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How IPAM can fill in the data gaps from DHCP

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With enterprise cybersecurity under almost constant attack today, CISOs need a complete and current view of their entire global environment. Frankly, as useful as DHCP is, it simply can’t deliver that. Fortunately, IPAM can fill in many of those missing details to deliver a more complete discovery picture.

There are “a lot of limitations with DHCP and as devices become more important, almost more than user data in order to investigate and research threats or incidents on my network. I need to fill that gap. And that’s where discovery comes in,” argues Bob Hansmann, Sr. Product Marketing Manager at Infoblox.

One of Hansmann’s colleagues–Bob Rose, Sr. Product Marketing Manager, DDI & Value-Added Services, Infoblox–agreed, but stressed that the limits of DHCP can prove difficult to reconcile with effective security.

“You need to have an authoritative IP address database. And a lot of that is enabled by having the right kind of tools to pull in IP address data into a centralized database, whether it’s on prem, whether it’s virtualized, whether it’s in the cloud so that you have a single source of truth,” Rose said. “Connectivity is also really important to be able to ensure that the DHCP server and the DHCP client are connected to the same network and can exchange information frames.”

Rose added: “It’s possible that our IT silos have shared access to integrated authoritative databases or protocols, IP address network infrastructure devices and host connectivity, port data, all of that information. You need to be able to see it and if you don’t, you have a security risk. If you have comprehensive inventory of all of your data, all of your endpoints, you’re much better able to see it an analyze it to validate that your designs are right, that your provisioning is right, to do troubleshooting, to manage and really deliver an effective core network service that’s up and running and performing at its highest level.”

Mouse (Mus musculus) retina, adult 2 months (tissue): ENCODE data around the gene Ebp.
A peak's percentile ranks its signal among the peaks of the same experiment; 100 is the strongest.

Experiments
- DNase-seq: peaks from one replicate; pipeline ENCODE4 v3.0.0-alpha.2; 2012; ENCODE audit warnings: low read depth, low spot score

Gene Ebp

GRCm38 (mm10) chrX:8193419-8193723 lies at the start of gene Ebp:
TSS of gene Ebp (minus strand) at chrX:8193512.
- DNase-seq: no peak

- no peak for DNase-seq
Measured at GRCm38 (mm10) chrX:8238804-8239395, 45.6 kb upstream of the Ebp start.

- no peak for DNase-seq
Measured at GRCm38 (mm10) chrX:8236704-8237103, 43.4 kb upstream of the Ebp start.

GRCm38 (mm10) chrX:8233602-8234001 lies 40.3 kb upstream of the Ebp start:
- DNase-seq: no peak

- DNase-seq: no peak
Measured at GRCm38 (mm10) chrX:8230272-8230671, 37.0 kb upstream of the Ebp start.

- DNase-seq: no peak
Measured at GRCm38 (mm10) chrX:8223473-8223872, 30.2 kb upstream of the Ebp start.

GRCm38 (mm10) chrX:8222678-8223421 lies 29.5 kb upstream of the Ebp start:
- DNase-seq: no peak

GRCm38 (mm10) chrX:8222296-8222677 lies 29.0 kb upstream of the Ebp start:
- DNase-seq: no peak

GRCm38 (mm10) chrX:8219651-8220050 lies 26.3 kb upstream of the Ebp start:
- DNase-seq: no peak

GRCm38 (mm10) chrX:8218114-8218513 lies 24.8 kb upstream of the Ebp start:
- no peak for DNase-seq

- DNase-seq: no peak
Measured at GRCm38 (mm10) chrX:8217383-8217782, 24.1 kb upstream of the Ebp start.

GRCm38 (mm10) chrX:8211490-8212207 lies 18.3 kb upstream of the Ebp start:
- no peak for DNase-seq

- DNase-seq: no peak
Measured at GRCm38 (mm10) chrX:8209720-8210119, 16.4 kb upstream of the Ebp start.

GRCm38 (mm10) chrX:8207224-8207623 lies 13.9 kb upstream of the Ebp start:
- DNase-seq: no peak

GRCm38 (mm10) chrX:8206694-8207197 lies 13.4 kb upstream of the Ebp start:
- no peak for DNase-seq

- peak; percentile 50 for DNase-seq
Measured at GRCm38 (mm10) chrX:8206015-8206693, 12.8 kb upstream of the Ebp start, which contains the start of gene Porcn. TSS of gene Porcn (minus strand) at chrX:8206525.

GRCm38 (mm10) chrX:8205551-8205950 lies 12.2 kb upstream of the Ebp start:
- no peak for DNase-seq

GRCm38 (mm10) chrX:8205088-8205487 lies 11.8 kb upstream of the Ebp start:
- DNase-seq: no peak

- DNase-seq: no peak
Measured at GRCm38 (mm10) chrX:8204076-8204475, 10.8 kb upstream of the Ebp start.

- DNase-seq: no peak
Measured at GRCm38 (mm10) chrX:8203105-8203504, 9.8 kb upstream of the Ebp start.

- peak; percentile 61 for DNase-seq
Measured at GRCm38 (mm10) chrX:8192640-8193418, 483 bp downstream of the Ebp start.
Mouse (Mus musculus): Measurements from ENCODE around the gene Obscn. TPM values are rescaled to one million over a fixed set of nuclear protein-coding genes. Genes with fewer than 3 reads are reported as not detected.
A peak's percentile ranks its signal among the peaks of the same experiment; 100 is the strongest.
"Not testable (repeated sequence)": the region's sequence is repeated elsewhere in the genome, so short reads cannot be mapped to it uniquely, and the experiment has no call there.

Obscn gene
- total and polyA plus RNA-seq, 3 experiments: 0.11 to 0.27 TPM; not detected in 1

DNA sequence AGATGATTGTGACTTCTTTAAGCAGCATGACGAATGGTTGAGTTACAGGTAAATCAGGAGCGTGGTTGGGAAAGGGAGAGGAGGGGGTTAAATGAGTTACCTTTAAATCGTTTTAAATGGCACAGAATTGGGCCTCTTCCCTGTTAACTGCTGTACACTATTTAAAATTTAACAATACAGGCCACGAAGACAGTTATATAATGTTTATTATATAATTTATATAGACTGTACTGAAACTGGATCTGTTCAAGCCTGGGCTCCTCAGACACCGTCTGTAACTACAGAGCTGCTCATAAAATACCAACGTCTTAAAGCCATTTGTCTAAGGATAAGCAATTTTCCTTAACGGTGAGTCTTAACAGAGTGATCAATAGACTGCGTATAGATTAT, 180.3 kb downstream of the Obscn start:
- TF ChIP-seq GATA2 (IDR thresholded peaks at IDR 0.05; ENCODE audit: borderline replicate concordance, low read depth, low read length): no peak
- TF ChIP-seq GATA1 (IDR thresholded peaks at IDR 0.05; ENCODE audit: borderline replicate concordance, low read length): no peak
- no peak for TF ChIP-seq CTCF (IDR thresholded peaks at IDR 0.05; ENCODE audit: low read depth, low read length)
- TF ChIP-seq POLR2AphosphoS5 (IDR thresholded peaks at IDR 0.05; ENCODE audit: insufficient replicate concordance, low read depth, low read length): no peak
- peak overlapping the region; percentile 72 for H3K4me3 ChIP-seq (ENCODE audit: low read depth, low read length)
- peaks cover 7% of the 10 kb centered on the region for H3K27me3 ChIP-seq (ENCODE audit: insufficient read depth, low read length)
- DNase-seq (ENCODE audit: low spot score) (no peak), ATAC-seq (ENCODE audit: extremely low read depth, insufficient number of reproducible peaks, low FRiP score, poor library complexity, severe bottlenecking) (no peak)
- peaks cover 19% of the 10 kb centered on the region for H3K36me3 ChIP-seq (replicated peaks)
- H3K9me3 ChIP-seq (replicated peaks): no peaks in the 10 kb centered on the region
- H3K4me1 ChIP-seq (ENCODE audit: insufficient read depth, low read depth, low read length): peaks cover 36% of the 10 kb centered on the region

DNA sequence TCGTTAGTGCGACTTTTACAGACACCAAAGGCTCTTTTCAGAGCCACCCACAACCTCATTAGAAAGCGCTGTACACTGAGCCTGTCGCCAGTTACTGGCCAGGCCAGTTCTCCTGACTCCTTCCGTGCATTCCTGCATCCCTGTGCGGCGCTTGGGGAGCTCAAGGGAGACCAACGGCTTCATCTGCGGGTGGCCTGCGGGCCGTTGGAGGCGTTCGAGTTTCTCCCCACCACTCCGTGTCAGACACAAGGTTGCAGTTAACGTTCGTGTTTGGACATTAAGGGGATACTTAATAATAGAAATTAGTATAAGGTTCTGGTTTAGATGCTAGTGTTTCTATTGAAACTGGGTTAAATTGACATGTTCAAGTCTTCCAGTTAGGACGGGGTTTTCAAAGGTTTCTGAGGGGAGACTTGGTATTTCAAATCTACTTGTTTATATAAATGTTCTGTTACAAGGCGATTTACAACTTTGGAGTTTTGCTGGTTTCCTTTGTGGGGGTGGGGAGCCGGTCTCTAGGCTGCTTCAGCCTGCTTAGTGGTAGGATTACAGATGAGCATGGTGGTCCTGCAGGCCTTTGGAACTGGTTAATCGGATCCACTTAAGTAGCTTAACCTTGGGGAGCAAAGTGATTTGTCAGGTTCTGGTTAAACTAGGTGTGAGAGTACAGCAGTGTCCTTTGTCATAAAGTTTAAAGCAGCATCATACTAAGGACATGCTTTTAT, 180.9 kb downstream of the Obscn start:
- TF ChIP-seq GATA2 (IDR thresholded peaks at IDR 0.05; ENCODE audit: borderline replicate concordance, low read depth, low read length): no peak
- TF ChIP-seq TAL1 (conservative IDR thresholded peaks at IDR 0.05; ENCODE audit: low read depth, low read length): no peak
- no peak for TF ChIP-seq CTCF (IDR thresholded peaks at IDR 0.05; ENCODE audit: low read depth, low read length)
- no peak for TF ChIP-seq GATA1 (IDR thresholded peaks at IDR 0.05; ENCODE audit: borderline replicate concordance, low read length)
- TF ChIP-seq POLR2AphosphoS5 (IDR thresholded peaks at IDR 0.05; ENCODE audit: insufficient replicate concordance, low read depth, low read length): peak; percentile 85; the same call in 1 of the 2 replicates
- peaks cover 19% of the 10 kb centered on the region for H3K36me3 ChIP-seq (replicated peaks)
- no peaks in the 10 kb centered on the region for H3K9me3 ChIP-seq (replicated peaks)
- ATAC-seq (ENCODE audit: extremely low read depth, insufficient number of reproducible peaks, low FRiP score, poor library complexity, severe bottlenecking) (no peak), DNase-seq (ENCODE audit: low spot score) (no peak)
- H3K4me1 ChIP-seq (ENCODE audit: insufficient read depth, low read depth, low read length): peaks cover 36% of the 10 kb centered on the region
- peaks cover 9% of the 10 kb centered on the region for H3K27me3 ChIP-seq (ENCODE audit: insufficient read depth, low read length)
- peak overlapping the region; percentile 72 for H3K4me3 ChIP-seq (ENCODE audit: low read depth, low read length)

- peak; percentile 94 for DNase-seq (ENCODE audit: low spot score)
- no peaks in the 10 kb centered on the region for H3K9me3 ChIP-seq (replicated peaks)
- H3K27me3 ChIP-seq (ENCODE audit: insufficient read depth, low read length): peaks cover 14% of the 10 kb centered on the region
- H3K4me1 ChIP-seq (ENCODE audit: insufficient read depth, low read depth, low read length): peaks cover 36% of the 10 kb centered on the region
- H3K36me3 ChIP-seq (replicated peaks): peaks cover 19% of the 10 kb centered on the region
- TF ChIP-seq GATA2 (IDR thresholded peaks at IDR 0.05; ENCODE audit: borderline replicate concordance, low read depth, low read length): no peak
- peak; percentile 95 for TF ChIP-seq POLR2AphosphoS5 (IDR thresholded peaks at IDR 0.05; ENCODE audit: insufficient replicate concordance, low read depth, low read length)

Rose stressed that the mechanics of running enterprise environments today means that protection is important, but so is day-to-day management, which needs to be as automated as practical–or critical tasks will often not get done.

“Consider also IP lease management. DHCP servers typically grant IP addresses to clients for a limited timeframe. Those are called leases. And that’s really important. At the end of the day, the biggest benefit of having DHCP is that it’s a lot faster to set up a TCP/IP network. It’s a lot easier to manage because there’s no heavy lifting. The server automatically assigns the information and puts it so that IT staff don’t have to do that. IPAM gives you a lot of data,” Rose said. “That data is the IP address as well as the type of device, the operating system, the version, the username, the switch port, the access point, the physical location–all of that metadata that you get and that’s what’s needed. That’s what you get with discovery.”

The problem with both cybersecurity and network management is complexity, which is far worse than just a few years ago. On top of the on-prem/cloud and remote system issues, the number of third-party users needing extensive data access to sensitive information. (That is sensitive data as in intellectual property [IP] versus internet protocol [IP]. We do love our acronyms, even when they are the same letters.)

Then there is IoT and IIoT. “Consider all those devices like printers and things like that. They’re not users. They don’t have like a Windows OS and a version number. They have a firmware,” Hansmann said. “But once (malware) gets on a device, an end user’s device, they start spreading around and everything’s open game. They will spread to printers and routers. We’ve seen home device IoT like Ring doorbells, routers and other high-end devices.”

Beyond the lack of full visibility, another tricky part about DHCP are those frequent and mysterious error messages.